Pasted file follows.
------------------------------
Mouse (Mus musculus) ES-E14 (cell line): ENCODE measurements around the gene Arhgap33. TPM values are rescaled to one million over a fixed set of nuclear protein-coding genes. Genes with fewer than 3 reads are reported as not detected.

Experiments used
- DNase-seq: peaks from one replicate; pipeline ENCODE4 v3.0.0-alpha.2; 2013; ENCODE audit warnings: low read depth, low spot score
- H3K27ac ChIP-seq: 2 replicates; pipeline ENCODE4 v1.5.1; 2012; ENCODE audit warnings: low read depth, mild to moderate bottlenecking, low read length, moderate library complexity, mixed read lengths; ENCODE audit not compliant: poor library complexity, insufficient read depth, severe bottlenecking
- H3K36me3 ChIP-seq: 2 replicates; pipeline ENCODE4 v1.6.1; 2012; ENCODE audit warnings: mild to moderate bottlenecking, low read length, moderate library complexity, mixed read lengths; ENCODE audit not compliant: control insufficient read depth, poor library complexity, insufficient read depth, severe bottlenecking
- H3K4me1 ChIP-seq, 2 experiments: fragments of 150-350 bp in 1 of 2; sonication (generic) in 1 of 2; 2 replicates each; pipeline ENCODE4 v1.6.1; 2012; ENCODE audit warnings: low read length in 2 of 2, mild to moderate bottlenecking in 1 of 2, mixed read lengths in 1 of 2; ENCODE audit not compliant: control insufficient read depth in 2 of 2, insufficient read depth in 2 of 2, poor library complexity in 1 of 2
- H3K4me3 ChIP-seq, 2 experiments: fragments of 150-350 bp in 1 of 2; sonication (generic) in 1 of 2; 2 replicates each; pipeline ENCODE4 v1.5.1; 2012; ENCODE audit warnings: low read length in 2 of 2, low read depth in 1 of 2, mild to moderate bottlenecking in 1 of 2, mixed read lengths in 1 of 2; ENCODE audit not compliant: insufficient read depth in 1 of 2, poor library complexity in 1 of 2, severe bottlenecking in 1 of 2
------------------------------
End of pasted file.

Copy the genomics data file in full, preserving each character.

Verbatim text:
Mouse (Mus musculus) ES-E14 (cell line): ENCODE measurements around the gene Arhgap33. TPM values are rescaled to one million over a fixed set of nuclear protein-coding genes. Genes with fewer than 3 reads are reported as not detected.

Experiments used
- DNase-seq: peaks from one replicate; pipeline ENCODE4 v3.0.0-alpha.2; 2013; ENCODE audit warnings: low read depth, low spot score
- H3K27ac ChIP-seq: 2 replicates; pipeline ENCODE4 v1.5.1; 2012; ENCODE audit warnings: low read depth, mild to moderate bottlenecking, low read length, moderate library complexity, mixed read lengths; ENCODE audit not compliant: poor library complexity, insufficient read depth, severe bottlenecking
- H3K36me3 ChIP-seq: 2 replicates; pipeline ENCODE4 v1.6.1; 2012; ENCODE audit warnings: mild to moderate bottlenecking, low read length, moderate library complexity, mixed read lengths; ENCODE audit not compliant: control insufficient read depth, poor library complexity, insufficient read depth, severe bottlenecking
- H3K4me1 ChIP-seq, 2 experiments: fragments of 150-350 bp in 1 of 2; sonication (generic) in 1 of 2; 2 replicates each; pipeline ENCODE4 v1.6.1; 2012; ENCODE audit warnings: low read length in 2 of 2, mild to moderate bottlenecking in 1 of 2, mixed read lengths in 1 of 2; ENCODE audit not compliant: control insufficient read depth in 2 of 2, insufficient read depth in 2 of 2, poor library complexity in 1 of 2
- H3K4me3 ChIP-seq, 2 experiments: fragments of 150-350 bp in 1 of 2; sonication (generic) in 1 of 2; 2 replicates each; pipeline ENCODE4 v1.5.1; 2012; ENCODE audit warnings: low read length in 2 of 2, low read depth in 1 of 2, mild to moderate bottlenecking in 1 of 2, mixed read lengths in 1 of 2; ENCODE audit not compliant: insufficient read depth in 1 of 2, poor library complexity in 1 of 2, severe bottlenecking in 1 of 2